A TOTAL of 270 Oxford City Council staff members have been paid not to work through the government's furlough scheme.

A decision published on the city council's website earlier this month showed that 20 members of council staff were initially placed on leave in April through the coronavirus job retention scheme.

The decision added that more staff could be placed on furlough leave as the pandemic continued.

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On Wednesday, the city council's chief executive Gordon Mitchell told councillors that a total of 270 members of staff were now furloughed.

Mr Mitchell added that the 'severe financial crisis' caused by the pandemic had contributed to the decision.

Oxford Mail:

Chief executive Gordon Mitchell.

The city council boss said there had initially been 'quite a lot of uncertainty about whether local authorities could apply' for the furlough scheme when it was first announced in March.

But he added: "I’m very clear the guidance does not exclude local authorities although the political narrative has consistently come back to suggest that local authorities shouldn’t really be making use of it.

"But in the light of the very severe financial crisis we are going to be facing this seems entirely consistent with that use."

The council has been very public about the financial hardship it faces as a result of the coronavirus pandemic.

Earlier this month, it wrote to the government to declare it would be an extra £12 million out of pocket in this financial year.

It also predicted it would lose another £12 million over the next four years.

READ AGAIN about the £24 million loss here

The decision to start furloughing staff was made by Mr Mitchell alone while councillors were unable to meet due to the lockdown.

The council had temporarily changed its constitution to allow Mr Mitchell to make the decision without a vote by elected members.

The council's meeting on May 20 was the first full meeting have held virtually, and its constitution has reverted back to an earlier version where councillors need to approve certain key decisions.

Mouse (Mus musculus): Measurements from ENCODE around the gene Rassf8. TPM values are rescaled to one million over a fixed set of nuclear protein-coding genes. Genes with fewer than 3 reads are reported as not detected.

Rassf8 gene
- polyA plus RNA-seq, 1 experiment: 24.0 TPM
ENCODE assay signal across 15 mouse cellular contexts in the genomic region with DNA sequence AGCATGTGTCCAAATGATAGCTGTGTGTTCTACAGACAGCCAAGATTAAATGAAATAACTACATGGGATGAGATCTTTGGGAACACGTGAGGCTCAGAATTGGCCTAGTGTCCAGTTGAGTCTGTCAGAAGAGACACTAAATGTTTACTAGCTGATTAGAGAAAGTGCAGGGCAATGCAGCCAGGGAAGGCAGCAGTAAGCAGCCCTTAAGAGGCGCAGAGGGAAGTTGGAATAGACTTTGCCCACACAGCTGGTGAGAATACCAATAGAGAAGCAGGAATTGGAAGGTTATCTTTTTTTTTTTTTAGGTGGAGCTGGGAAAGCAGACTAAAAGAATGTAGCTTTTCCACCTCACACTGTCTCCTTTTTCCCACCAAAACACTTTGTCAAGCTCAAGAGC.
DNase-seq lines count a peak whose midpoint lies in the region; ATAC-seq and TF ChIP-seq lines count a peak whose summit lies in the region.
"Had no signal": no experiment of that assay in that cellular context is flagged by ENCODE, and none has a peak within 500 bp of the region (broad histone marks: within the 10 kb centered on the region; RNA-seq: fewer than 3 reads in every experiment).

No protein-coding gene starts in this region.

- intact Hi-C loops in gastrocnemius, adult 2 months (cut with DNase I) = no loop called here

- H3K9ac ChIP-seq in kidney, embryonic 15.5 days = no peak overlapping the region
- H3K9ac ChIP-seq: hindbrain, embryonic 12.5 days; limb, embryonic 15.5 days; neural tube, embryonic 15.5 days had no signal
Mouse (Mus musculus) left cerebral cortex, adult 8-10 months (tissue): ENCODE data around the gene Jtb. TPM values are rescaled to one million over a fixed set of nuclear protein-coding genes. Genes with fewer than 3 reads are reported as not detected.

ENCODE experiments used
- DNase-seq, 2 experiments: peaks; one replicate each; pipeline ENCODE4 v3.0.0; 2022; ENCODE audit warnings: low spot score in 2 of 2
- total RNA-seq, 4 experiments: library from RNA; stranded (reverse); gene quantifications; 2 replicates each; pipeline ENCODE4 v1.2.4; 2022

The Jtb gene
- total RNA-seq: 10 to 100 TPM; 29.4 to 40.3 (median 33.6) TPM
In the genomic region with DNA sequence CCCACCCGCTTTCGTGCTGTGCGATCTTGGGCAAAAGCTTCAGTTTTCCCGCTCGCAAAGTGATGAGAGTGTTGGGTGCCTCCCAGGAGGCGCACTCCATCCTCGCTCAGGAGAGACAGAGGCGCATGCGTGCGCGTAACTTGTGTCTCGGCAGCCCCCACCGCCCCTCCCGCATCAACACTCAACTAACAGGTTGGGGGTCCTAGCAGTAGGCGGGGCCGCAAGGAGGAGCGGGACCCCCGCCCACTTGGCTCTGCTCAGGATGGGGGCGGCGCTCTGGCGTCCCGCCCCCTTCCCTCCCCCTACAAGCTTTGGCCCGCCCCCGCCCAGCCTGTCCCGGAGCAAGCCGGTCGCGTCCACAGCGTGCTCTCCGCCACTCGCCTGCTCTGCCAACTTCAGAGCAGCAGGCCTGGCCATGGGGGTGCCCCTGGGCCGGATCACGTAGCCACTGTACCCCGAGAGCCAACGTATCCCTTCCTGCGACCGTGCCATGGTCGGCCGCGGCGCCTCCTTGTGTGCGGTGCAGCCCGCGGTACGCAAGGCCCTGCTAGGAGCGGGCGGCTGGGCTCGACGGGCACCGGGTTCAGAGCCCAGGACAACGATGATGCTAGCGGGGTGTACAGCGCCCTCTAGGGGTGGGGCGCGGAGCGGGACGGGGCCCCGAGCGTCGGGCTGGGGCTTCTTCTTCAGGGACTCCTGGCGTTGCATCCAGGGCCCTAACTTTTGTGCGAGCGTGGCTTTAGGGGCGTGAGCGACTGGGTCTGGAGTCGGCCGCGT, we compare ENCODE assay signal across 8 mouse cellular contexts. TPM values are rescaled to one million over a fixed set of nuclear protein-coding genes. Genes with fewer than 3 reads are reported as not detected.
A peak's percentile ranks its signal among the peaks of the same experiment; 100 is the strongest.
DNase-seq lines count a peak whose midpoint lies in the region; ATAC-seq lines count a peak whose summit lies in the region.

Mr Mitchell added that all staff on furlough would have their wages topped up to the full amount they would usually earn.

The government scheme pays 80 per cent of wages up to £2,500 a month.

The council will pay the extra 20 per cent out of its budget.

This also applies to members of staff employed by the council's wholly-owned company Oxford Direct Services who have been placed on furlough leave.

Oxford Mail:

Oxford City Council's first full virtual meeting.

Mr Mitchell said the council had previously campaigned on paying a living wage, and add 'reaching an agreement with unions' to pay the extra 20 per cent of wages was 'in tune' with the authority's ethical stance in the past.

The chief executive also said the number of staff on furlough would change and would likely be reduced as some council services returned to normal.

The council employs a total of 1,300 staff members according to its own records.

According to Mr Mitchell one in four members of this workforce are currently facing disruption because of the coronavirus.

As well as those who have been furloughed, some are on sick leave, others are self isolating with symptoms of Covid 19, and others still have been redeployed into new roles because of the pandemic.

At the meeting, the council boss also warned there would 'certainly be no quick return to normal'.

He added: "Some of the specific arrangements about social distancing are going to affect our services and our city centre and individuals for many months, possibly years."

A spokesman for the ministry of housing, communities and local government said: “Council workers are the unsung heroes as we tackle this pandemic and by providing councils with over £3.2 billion in the fairest way possible we’re working with them to tackle the immediate pressures they have told us they’re facing.

“Oxford City Council is receiving £1.62m of this to deal with the pressures of coronavirus, while its core spending power rose by £290,000 this financial year even before additional emergency funding was announced.

“The Government will continue to work closely with councils as the pandemic progresses."

This story has been updated with comment from the ministry of housing, communities and local government 26/05/20